I recognised the resistance in myself as soon as she said it.  Straightaway, it felt like she was dissing a new, possibly large, jigsaw puzzle piece that would help further explain what was wrong with my body.  The same body that had been causing me grief for the previous 15 years.  In 1999 I contracted glandular fever, and since then things have never been the same for me.  Chronic fatigue syndrome, adrenal fatigue, all wrapped up a bundle that has caused at best medium and at times severe limitations.  To have felt that I had come upon something that might give a physical explanation, and then to have someone suggest that it was maybe, like, emotional ~ no, I didn't want that.  I wanted it to be entirely physical, because that way it was simpler and cleaner.  If pyroluria turned out to be the physical manifestation of trauma, where would that leave me?

It would leave me feeling weak.  There's the rub, and here's the split:  a purely physical explanation would get me off the hook.  It would be mechanical.  Or it would somehow be my ancestors' fault.  It wouldn't be mine.  Whereas if pyroluria was trauma, then somehow it would automatically all be my fault.

Funny, isn't it, how we make those distinctions.

In practice, the body is not a dead piece of machinery with a big long stick coming out of it with a mind or a brain attached.  It is all one thing, and it is a joy to experience that.  And you can't understand it from a study (though we do know there is a type of brain function that occurs in the gut, and also in the heart).  You have to experience it yourself.  So is pyroluria trauma?  Maybe.  Maybe what we see with pyroluria is the long-term effects of trauma on a body, on the blood, ending up with a greater need for B6 and zinc, amongst other things.  Maybe we see the spiritual, emotional and mental effects playing out on the physical plane, like wind on water.

There is often just as much power in the immeasurable relationship between the things as in the things themselves.  It does seem as a culture we are finding it easier to recognise the spaces between things and how everything is affected by everything else in ways that are not always easy to forecast (especially in terms of globalisation and climate change). I tend to think that though Descartes' thoughts that translated out into the mind-body split still run like water down through the middle of our culture, causing division only in our perception, that we are beginning to close that particular gap.  In one way you could say that that is the defining argument of the age, one that surely must be felt in the area of science most keenly and confusingly.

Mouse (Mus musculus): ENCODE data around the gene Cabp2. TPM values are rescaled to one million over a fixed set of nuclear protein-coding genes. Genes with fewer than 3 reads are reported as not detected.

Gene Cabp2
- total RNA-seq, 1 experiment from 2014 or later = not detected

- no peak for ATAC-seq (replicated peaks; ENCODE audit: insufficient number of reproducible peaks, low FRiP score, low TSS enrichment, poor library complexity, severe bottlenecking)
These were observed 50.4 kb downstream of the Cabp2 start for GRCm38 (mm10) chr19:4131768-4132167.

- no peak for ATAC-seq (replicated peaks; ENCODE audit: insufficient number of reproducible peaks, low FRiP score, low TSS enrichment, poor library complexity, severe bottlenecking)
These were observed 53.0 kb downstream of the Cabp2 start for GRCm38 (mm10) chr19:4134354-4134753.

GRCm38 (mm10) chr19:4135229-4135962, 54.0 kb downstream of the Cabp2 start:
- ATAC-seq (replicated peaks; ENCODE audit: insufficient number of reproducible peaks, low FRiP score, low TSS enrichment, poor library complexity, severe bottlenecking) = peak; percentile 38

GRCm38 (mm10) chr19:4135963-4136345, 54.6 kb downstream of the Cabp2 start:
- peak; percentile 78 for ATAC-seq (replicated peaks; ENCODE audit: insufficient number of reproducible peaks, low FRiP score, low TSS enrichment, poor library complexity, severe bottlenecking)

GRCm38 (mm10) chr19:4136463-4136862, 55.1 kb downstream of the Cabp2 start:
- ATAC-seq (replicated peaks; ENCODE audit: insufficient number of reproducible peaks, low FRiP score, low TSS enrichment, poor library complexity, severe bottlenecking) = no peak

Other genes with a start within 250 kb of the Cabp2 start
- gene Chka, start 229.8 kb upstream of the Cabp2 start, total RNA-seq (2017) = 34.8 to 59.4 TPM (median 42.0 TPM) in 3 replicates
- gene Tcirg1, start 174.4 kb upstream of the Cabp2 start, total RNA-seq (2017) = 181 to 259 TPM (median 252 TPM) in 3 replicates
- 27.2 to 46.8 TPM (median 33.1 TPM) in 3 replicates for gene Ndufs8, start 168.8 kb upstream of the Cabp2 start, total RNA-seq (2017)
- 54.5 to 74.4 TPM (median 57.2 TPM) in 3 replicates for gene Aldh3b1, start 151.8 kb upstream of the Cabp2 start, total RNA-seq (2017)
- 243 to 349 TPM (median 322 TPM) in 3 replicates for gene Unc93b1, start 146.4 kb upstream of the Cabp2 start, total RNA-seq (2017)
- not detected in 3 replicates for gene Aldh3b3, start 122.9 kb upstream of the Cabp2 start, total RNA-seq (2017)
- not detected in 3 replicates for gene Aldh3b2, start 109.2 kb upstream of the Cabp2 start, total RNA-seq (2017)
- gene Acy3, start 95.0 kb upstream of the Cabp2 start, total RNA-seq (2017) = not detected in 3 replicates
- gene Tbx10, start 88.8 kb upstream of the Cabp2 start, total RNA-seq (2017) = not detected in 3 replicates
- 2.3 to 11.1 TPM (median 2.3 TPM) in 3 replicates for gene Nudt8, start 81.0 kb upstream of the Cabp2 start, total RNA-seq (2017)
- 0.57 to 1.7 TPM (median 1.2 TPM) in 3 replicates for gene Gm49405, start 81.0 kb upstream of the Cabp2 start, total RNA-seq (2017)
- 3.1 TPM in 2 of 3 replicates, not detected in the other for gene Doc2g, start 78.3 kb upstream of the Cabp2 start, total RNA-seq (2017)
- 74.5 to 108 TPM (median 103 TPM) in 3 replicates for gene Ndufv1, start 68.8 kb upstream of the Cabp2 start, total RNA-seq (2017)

About Me

I'm Sue. I'm a writer and a thinker, and I veer from whining to exulting about a mishmash of topics on this blog ~ from creativity to the future to spirituality to health issues. I have had chronic fatigue syndrome/pyroluria for the past 14 years so there's a bit of whining.

I also venture into the territory of pondering God on here, though I have never known what that/she is, and I know now even less than I did before. I'm even cool with there being no god at all. I find fundamentalists in whatever part of life to be ultra tiresome. I once would have called myself a Christian but I have never held to any kind of organised religion. I think religion is really ultimately about story.

But then, I tend to think everything is about story.

I hold the belief that one day scientists and mystics will meet in the centre of the room and kiss each other, and discover they have been exploring the same thing all along.

Please feel free to drop me a line at susieq777@dodo.com.au or share your thoughts in the comments.